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When Resources are Limited, Female Entrepreneurs are Resilient

Updated: May 26, 2020

By Andrea Greenstein

Nearly six months ago, I joined seven of my classmates at Columbia University’s School of International and Public Affairs to conduct research on behalf of Women Forward International and Pro Mujer Mexico. As graduate students from five different countries, we brought a combination of professional and academic experiences focused on financial inclusion, public policy, and gender equity.

All entrepreneurs rely on capital to grow their businesses, yet Pro Mujer discovered that women receive less funding than their male counterparts. Given this problem, we were asked to identify ways investors in Mexico could reach more female entrepreneurs, address conscious or unconscious bias, and evaluate whether existing financial instruments were sufficient.

Across Latin America and the Caribbean, women-led firms receive less funding, contributing to a credit gap of $93 billion among small and medium enterprises. Within the region, only 25 percent of firms are led by women and these firms remain significantly smaller than those led by men, limiting overall economic potential. We began our research with the goal of interviewing investors and female entrepreneurs leading small and medium enterprises in Mexico to better understand the barriers they face when raising capital.

We were enthusiastic about traveling to Mexico City to conduct our fieldwork. However, one week before our scheduled departure for Mexico City, our team received unsettling information. Due to the escalating COVID-19 pandemic, Columbia University had cancelled all travel. New York City, like many cities around the world, remains on lockdown. Many of my classmates have urgently packed up their lives in New York City to move home. Many small businesses have shuttered and the unemployment rate has reached record highs. Like many other cities around the world, New York’s economic future is uncertain.

Our team has adapted quickly to the new norms of working remotely. Our interviewees in Mexico agreed to meet with us over video chat on Zoom. As a team, we check-in multiple times per week to discuss our research from different time zones in New York City, Bogota, Seattle and Los Angeles. Working from our apartments, we have collectively interviewed nearly 50 investors, accelerators, entrepreneurs, and policy experts.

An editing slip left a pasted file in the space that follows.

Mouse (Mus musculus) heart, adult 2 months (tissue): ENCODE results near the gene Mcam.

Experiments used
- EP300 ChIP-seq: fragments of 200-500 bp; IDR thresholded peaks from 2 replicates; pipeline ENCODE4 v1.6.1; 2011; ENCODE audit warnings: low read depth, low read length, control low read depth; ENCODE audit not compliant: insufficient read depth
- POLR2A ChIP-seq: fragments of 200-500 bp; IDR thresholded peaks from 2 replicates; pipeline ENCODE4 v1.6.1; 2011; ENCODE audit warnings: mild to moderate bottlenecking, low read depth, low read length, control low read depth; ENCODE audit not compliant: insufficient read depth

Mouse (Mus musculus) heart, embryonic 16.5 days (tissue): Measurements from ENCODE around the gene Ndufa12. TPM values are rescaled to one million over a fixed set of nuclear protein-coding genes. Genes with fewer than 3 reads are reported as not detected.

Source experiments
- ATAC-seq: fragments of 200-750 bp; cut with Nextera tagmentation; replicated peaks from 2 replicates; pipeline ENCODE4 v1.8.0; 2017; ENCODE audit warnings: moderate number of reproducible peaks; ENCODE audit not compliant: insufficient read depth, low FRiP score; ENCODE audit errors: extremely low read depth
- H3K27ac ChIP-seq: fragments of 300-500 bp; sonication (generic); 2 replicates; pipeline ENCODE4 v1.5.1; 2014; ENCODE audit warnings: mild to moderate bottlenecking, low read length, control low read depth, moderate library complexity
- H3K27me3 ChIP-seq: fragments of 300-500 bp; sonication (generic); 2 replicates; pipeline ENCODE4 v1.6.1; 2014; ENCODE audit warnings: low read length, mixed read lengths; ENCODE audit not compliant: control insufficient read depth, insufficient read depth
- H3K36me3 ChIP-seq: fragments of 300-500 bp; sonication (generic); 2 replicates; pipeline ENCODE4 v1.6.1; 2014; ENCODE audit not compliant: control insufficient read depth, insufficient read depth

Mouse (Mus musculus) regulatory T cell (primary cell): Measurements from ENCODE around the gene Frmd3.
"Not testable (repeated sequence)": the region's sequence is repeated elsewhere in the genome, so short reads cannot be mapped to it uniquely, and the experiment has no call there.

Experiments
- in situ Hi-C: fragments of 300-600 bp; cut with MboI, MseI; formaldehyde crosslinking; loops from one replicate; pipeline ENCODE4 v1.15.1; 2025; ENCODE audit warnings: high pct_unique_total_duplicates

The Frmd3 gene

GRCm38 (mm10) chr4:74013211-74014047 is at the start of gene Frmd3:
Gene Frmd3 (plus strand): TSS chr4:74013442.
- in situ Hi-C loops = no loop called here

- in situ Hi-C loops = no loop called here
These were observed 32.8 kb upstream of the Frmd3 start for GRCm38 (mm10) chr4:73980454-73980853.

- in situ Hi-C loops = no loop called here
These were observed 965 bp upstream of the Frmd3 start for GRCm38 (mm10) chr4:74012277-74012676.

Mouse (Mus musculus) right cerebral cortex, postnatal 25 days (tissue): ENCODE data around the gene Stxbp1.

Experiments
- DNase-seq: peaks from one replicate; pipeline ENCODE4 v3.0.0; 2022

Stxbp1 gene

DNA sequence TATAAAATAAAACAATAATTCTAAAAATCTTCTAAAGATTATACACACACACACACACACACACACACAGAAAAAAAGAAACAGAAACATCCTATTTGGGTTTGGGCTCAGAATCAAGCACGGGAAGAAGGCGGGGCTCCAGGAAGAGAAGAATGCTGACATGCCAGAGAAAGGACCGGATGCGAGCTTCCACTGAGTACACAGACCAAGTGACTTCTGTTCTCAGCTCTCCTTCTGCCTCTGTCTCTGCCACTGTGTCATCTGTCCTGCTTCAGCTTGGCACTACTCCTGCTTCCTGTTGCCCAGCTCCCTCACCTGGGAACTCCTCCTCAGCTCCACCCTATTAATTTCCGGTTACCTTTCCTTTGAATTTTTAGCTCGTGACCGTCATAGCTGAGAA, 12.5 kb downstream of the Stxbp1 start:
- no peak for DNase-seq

From our interviews, I was impressed that despite the financial constraints female entrepreneurs often encountered, they were persistent in finding alternative ways to sustain their businesses. If investors labeled their businesses as “too-risky” based on gendered assumptions, these entrepreneurs found another (more challenging) path forward.

Now amid the ongoing pandemic, both investors and entrepreneurs face severely limited resources. There is a significant risk that the existing disconnect between investors and female entrepreneurs will grow even wider. However, I have learned that female entrepreneurs are used to dealing with scarcity, uncertainty, and risk. They have been resilient. Yet, like all entrepreneurs, they require financial resources to grow.

On May 21st we will present our research findings and recommendations at the Aspen Institute in Mexico . The financial resources available to many entrepreneurs may be disrupted. However, after meeting remotely with so many resilient entrepreneurs, I believe that Pro Mujer’s vision remains true: we must recognize “the potential that women entrepreneurs have for both, growing the economy and positively impacting their communities,” especially in times of scarcity and uncertainty.


Alejandra Cordero, Daniella Gomez Bonilla, Erika Martinez Fernandez, Hugo Spaulding, Amun Kamran, Shivika Chauhan, David Bassini Ortiz, and Andrea Greenstein are graduate students at Columbia University’s School of International Affairs, currently working on the upcoming report, “Bridging the Gap Between Women-led SMEs and Impact Investors to Move the Needle in Gender Smart Investing in Latin America.”

Photo: Alejandra Cordero, Daniella Gomez Bonilla, Erika Martinez Fernandez, Hugo Spaulding, Amun Kamran, Shivika Chauhan, David Bassini Ortiz, and Andrea Greenstein meeting on Zoom to discuss research plan and interviews. Photo by Shivika Chauhan.


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